Organisations with a Buddhist Ethos – A path to sustainability?


  • S.R. Abeydeera University of Colombo, Sri Lanka
  • K. Kearins Auckland University of Technology, New Zealand
  • H. Tregidga Royal Holloway, University of London, United Kingdom


This paper investigates how organisations with a Buddhist ethos make sense of different institutional logics in pursuing sustainability. Interviews and documentary evidence from two not-for-profit and two forprofit organisations in Sri Lanka are analysed. The founders and current leaders of all organisations are found to play a key role in promoting a Buddhist ethos. A more spiritual, systemic, and holistic approach to sustainability was seen in the not-for-profit organisations. The for-profits tended towards a stronger entity focus, evidencing a more managerially-oriented approach with both substantive and symbolic actions. Core practices of the not-for-profit organisations were more aligned with sustainability and were predominantly influenced by a Buddhist logic, in tandem with a community logic. The for-profits manifested a combination of Buddhist, community, and business logics in their sustainability practices. Buddhist logic primarily linked with strategic decisions and community relations, whereas usiness logic influenced ethical business conforming to standards and regulations.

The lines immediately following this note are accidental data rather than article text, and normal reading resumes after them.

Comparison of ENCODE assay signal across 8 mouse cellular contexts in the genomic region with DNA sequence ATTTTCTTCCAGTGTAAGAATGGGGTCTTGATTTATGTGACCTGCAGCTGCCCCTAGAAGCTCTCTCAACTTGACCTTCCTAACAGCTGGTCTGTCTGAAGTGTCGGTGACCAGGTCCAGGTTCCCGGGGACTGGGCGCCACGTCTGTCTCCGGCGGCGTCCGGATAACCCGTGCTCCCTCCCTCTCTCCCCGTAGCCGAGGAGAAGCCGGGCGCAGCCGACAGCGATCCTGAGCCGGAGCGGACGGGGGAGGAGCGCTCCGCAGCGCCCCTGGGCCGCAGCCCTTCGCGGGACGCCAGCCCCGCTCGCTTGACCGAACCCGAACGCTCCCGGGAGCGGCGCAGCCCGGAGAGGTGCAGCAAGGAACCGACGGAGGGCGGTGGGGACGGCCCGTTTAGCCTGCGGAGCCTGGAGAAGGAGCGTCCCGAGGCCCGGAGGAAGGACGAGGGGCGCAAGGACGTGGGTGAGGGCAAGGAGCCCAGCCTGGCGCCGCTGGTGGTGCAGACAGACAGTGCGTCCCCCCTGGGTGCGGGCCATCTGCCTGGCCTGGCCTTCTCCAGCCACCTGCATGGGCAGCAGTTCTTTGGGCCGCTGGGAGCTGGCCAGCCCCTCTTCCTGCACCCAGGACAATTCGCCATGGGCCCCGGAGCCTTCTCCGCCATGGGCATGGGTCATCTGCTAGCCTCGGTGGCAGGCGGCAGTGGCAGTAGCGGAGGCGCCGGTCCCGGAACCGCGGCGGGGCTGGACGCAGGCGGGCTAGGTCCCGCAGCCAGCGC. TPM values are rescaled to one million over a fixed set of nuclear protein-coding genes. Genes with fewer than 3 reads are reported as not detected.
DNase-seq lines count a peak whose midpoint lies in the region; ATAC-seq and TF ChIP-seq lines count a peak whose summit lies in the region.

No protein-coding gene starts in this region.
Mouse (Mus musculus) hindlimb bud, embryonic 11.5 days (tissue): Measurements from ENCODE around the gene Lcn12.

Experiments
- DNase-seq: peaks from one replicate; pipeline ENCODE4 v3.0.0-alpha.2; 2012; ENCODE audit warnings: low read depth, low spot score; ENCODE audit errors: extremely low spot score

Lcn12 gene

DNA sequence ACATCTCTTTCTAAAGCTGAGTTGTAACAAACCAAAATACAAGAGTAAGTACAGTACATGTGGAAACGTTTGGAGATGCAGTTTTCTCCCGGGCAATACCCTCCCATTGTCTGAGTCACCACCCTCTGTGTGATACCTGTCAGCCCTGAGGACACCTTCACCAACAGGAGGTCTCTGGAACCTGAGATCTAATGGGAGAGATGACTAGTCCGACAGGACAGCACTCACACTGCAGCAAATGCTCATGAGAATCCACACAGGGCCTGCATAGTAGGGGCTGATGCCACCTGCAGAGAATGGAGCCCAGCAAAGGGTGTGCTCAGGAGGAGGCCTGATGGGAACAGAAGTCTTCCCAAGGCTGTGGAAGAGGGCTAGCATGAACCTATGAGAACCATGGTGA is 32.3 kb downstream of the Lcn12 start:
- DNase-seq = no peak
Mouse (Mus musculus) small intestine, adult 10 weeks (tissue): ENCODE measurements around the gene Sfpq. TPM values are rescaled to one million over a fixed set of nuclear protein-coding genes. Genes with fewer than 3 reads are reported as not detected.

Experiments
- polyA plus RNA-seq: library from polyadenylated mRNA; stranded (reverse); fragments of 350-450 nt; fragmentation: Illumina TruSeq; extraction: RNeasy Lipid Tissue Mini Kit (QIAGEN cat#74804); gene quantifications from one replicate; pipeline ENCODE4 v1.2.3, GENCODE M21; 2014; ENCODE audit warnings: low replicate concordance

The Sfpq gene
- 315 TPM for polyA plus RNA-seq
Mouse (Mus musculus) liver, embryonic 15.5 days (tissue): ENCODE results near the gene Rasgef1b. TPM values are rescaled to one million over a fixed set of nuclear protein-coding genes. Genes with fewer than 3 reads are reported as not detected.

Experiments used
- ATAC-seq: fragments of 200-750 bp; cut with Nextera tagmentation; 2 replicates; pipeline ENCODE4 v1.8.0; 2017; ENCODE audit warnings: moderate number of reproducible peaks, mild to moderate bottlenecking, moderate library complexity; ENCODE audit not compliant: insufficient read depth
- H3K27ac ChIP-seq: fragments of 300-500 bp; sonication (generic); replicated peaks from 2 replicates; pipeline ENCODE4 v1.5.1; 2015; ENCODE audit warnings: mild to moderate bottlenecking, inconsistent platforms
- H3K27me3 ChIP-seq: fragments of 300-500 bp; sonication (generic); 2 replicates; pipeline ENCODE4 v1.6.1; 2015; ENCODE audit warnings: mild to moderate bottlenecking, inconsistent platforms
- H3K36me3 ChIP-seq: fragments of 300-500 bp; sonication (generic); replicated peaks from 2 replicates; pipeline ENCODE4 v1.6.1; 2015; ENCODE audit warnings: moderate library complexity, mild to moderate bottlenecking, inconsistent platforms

Keywords: Buddhist ethos, for-profit organisations, not-for-profit organisations, Sri Lanka, sustainability